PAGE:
• Alfred Yambangba Sawadogo: La polygamie en question. L'Harmattan, Paris 2006, ISBN 2-296-01489-5 (French).

Web links

Wiktionary: polygamy  - explanations of meanings, word origins, synonyms, translations

Individual evidence

  1. Federal Administrative Court : According to current law, multiple marriage of a foreigner does not prevent his or her naturalization. Press release No. 36/2018, May 30, 2018, accessed on June 27, 2019.
  2. Notification: Federal Administrative Court: Naturalization is possible despite a second marriage. In: Spiegel Online. May 30, 2018, accessed June 27, 2019.
  3. ^ German Bundestag : German IS fighters can lose their citizenship in the future. June 27, 2019, accessed June 27, 2019.
  4. ^ German Bundestag : Draft of a third law amending the Nationality Act. Printed matter No. 19/10518, May 29, 2019, accessed on June 27, 2019.
  5. ^ Announcement: German citizenship: People in plural marriage should be denied citizenship. In: Zeit Online. June 25, 2019, accessed June 27, 2019.
  6. a b Polygamy - Five women are four too many. In: Spiegel Online , May 19, 2001, accessed October 13, 2016
  7. US Mormon sentenced to five years in prison for polygamy. In: kath.net , accessed October 13, 2016
  8. Swazi King picks 14th wife weeks after annual Reed Dance ceremony. In: euronews. September 27, 2017, accessed March 5, 2018 .
  9. South Africa's President Zuma marries another woman ; ( Memento from April 23, 2012 in the Internet Archive ) AFP report in the Donaukurier from April 20, 2012, accessed on April 21, 2012
  10. Kenyan polygamy law: Female MPs storm out of parliament. In: BBC News. March 22, 2014, accessed March 22, 2014 . Isabel Pfaff: Polygamy in Kenya: You don't even have to ask. In: sueddeutsche.de. March 22, 2014, accessed March 22, 2014 .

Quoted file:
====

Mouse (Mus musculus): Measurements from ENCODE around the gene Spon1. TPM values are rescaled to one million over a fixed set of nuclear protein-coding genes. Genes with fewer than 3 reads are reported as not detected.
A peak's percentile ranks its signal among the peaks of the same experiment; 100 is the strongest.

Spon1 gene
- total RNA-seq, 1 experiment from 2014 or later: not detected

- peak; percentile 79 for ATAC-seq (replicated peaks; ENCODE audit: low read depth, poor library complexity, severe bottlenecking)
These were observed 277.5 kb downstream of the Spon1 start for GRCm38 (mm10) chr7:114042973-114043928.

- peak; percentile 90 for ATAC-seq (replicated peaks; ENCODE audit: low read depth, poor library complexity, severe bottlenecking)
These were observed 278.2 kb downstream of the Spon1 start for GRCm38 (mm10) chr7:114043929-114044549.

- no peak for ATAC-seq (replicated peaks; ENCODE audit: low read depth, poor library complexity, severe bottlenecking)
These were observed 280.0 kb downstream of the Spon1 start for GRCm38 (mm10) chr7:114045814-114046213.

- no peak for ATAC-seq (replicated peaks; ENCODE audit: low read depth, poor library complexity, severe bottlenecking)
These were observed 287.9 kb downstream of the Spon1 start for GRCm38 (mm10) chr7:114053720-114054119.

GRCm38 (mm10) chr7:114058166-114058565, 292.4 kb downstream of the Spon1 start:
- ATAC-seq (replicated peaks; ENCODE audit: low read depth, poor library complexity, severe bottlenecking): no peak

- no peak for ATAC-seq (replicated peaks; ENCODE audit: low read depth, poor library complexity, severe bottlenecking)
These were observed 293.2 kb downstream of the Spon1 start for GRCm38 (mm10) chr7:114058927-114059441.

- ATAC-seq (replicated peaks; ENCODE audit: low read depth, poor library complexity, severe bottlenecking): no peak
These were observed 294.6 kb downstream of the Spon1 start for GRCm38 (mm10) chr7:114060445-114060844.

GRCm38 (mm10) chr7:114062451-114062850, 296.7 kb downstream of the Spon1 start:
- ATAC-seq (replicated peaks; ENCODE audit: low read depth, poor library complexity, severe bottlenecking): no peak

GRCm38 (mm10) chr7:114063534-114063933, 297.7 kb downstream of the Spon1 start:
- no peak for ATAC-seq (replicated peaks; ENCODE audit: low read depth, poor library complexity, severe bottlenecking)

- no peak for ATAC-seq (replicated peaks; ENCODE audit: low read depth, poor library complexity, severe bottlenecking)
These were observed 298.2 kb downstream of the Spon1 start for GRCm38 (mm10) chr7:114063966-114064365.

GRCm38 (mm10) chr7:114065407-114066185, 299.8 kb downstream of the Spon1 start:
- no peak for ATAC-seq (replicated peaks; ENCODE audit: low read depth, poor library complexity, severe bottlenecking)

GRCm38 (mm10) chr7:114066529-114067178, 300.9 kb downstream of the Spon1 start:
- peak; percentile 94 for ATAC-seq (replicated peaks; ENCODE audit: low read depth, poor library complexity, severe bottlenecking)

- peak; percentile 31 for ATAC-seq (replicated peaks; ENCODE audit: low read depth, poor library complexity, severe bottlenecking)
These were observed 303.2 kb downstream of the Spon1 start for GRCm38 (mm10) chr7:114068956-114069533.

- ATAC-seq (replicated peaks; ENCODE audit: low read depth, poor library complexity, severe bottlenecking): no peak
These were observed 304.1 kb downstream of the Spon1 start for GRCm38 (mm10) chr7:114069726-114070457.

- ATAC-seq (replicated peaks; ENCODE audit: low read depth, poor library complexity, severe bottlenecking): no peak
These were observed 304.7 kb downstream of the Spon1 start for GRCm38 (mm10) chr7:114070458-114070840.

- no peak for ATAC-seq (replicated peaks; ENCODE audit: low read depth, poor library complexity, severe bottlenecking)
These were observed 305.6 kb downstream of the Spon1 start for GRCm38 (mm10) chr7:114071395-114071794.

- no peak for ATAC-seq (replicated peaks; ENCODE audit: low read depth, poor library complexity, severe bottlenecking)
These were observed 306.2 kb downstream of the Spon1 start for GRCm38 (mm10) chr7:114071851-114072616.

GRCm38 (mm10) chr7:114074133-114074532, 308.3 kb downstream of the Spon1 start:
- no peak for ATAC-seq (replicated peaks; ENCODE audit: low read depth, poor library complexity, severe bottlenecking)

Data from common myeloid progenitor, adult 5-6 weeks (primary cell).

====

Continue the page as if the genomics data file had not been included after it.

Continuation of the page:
11. Angela Köckritz: Polygamy: Man, Man, Man and Woman . In: Die Zeit 14/2013, March 27, 2013.
  12. ^ Matthias Bartsch: Under the death penalty: Landgrave Philipp of Hesse and bigamy. In: Der Spiegel . November 24, 2015, accessed March 24, 2020.
  13. ^ Italy: Church warns of multiculturalism. ( Memento of March 11, 2007 in the Internet Archive ) Vatican Radio , January 10, 2007
  14. JA Möhler says: "The former [namely: polygamy in Christianity] should no longer want to seriously assert anyone." ( Collected writings and essays, p. 201 ) It would also hardly be compatible with an early Church in which abstinence was so highly valued that Paul even had to stand up for the mere allowance of marriage at one point.
  15. Cf. Qāsim Amīn: The Liberation of Women . From the Arab. transfer by Oskar Rescher . Echter, Würzburg, 1992, pp. 109-115.
  16. Cf. Mende-Altaylı: The Polygamy Debate . 2013, p. 43.
  17. Cf. Mende-Altaylı: The Polygamy Debate . 2013, pp. 83–87.
  18. Cf. Mende-Altaylı: The Polygamy Debate . 2013, pp. 151–153.
  19. Cf. Mende-Altaylı: The Polygamy Debate . 2013, pp. 171–175.
  20. Cf. Mende-Altaylı: The Polygamy Debate . 2013, pp. 180-183.
  21. Cf. Mende-Altaylı: The Polygamy Debate . 2013, pp. 195-201.
  22. ^ Robert D. Baird: Gender Implications for a Uniform Civil Code. In: Gerald James Larson (Ed.): Religion and Personal Law in Secular India - A Call to Judgment. Indiana University Press, Bloomington 2001, ISBN 978-0-253-10868-5 , pp. 145-162, here p. 153 ( side view in the Google book search).